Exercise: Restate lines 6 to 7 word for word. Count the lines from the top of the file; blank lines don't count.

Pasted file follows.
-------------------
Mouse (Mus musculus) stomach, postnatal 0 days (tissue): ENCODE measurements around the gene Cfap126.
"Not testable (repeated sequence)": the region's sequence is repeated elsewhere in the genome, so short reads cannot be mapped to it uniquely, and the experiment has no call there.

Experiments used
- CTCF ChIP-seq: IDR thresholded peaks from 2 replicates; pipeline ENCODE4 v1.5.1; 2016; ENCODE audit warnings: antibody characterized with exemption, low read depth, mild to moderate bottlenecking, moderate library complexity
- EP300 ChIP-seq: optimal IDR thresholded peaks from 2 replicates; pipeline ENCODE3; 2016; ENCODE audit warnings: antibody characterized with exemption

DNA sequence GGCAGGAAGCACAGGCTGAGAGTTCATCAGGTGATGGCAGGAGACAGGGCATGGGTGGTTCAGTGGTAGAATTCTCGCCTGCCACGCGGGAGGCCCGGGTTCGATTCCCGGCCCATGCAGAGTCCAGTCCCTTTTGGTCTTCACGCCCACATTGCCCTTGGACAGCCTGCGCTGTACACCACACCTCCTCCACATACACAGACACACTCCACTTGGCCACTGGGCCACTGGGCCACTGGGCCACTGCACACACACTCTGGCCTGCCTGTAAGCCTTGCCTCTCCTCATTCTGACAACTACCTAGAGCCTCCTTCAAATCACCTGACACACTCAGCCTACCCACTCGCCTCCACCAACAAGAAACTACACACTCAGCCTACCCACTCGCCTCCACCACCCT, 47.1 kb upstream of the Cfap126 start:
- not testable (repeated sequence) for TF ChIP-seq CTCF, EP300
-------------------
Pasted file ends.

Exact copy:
DNA sequence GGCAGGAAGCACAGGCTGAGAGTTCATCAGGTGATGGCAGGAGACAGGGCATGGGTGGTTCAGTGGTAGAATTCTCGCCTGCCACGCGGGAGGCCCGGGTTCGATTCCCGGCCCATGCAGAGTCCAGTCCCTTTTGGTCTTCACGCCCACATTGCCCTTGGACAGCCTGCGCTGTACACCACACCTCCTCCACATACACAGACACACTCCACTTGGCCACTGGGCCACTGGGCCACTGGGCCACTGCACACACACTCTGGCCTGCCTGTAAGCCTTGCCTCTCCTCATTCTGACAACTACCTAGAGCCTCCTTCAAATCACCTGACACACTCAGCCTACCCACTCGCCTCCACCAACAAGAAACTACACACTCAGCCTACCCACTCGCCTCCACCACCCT, 47.1 kb upstream of the Cfap126 start:
- not testable (repeated sequence) for TF ChIP-seq CTCF, EP300